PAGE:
At the end of the day it's a conspiracy that's small beer compared to political plots of the past. Try as they might too, Moll and Trop (who "sound like a bad rock band," as one says of their unlikely, downbeat association) are no Bob Woodward and Carl Bernstein, the investigating superstars of All The Presidents Men (1976). An unlikely duo from the start, there is little spark between them, other than growing appreciation and respect, this while the exact relationship of Moll to the parliamentary press lobby, apart from being an outsider, is uncertain. Their eventual teaming up is low-key and understated, the viewer missing more scenes of exposition between them to underline their essential decentness. But the two men work well together; Trop is clearly the more dynamic of the two just as Moll offers, by return, his essential contacts and cynical experience of the system. At the close of the film, whilst the opening of Trop's car door symbolically admits his new journalistic comrade into his more respectable 'world' suggesting the permanence of unlikely trust built between the two men, one doubts that their relationship will really lead on to greater things, or indeed will survive the next breaking story.

For more effective and overtly dramatic scenes one has to look elsewhere in the film - notably the moment where, still in a tail spin from his initial professional crisis, Torp returns home to his wife, to find his father there waiting for him. Urged to swallow his pride and to swim with the flow (i.e. stop proving such a thorn in the side to the establishment), Torp angrily refuses his father's suggestions, eventually telling him to clear out. As part of the brief but heated exchange which ensues, his father verbally cuts his son's wife short, and Torp thereupon accuses him of treating his wife the way he does his own. It is a telling exchange, signifying Torp's obstinate pride and self worth, as well as revealing a gap, suddenly exposed, between two generations. King's Game can thus be seen just as much about Torp's need to be morally independent from the accepted system in which he arrives, as well as from his father (who seems to have done very well on the basis of his earlier career), as it is about wider political chicanery.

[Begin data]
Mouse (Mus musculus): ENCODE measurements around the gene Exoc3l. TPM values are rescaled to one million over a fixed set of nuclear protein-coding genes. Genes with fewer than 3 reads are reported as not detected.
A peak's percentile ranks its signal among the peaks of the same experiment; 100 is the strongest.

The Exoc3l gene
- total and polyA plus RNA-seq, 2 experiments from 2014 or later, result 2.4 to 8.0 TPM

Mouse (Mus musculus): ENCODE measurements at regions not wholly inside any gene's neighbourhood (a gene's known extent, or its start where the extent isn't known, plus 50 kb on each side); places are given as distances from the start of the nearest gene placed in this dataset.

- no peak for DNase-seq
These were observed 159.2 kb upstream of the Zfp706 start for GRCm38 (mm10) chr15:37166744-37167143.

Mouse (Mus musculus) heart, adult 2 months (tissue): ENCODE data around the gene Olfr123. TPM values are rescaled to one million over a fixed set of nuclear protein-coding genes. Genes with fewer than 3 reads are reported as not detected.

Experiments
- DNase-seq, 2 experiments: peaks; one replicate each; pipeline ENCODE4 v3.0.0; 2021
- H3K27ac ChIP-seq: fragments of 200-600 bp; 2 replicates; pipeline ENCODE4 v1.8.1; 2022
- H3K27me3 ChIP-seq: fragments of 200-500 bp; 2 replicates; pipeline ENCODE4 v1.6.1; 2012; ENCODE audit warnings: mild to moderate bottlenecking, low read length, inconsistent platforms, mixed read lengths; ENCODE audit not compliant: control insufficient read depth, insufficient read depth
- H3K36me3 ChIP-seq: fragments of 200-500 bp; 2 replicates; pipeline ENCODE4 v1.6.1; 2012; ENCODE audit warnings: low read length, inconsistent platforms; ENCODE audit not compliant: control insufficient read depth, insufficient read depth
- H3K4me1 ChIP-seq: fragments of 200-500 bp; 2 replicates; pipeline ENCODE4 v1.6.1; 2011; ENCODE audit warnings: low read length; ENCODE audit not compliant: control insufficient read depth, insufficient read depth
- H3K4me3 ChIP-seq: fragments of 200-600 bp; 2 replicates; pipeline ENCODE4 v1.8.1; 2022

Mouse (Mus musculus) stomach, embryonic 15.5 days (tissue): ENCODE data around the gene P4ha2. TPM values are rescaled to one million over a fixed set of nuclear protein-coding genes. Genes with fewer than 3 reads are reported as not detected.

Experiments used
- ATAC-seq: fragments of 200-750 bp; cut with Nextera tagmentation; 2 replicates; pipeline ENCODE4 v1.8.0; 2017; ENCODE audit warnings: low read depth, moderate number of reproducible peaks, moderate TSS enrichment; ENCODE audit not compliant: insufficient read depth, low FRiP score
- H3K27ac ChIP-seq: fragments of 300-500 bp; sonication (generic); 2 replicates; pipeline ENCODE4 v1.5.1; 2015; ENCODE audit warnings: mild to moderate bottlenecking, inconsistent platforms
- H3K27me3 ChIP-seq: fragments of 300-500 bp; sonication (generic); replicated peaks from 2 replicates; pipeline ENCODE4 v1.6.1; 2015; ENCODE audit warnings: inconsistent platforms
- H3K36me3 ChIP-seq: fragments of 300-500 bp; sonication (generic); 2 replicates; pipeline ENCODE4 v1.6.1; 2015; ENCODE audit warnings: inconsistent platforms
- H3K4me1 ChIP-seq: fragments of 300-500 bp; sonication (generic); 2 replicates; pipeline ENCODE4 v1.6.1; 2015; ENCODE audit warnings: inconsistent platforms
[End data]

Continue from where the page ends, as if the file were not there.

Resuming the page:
Because of this 'other' centre of concern, and lack of broad campaign perspective giving background to events, Arcel's film sometime feels drawn on a smaller scale than it ought. One has no idea of the original novel's strengths, but remembers that a writer like C.P. Snow say, who delineated the corridors of power in his books some years back, would have made more of the relationships and compromises between decision makers. Shot in widescreen but with little visual flourish or attempt to open things out cinematically, King's Game would arguably work just as well as a TV movie presentation, albeit a superior one. There's a sense of claustrophobia about the result that can be effective, but one hopes in vain for anything notable in the many interior set-ups, which remain unremarkable. Even the most shocking moment in the film - a suicide in a wood, which for many British viewers bares uncomfortable faint echoes of that of Dr David Kelly - is depicted with restraint, the film going out of its way again to avoid sensationalism.

Tense, absorbing and with a relatively uncluttered storyline for a conspiracy thriller, King's Game is well worth a viewing, then - although it's by no means the best of its type. And as the film concludes, and in a postscript we learn that a 'rehabilitated' politician has been given a plum EEC job, there may be a wry smile on the face of the rising audience, but many will want to see better things yet emerging from contemporary Danish cinema.